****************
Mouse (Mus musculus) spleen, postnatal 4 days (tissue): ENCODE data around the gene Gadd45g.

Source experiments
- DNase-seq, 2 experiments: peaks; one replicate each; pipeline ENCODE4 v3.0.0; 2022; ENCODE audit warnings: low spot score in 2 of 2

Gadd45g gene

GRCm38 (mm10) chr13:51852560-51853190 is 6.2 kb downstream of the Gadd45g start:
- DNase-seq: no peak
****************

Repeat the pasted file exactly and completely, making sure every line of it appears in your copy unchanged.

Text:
Mouse (Mus musculus) spleen, postnatal 4 days (tissue): ENCODE data around the gene Gadd45g.

Source experiments
- DNase-seq, 2 experiments: peaks; one replicate each; pipeline ENCODE4 v3.0.0; 2022; ENCODE audit warnings: low spot score in 2 of 2

Gadd45g gene

GRCm38 (mm10) chr13:51852560-51853190 is 6.2 kb downstream of the Gadd45g start:
- DNase-seq: no peak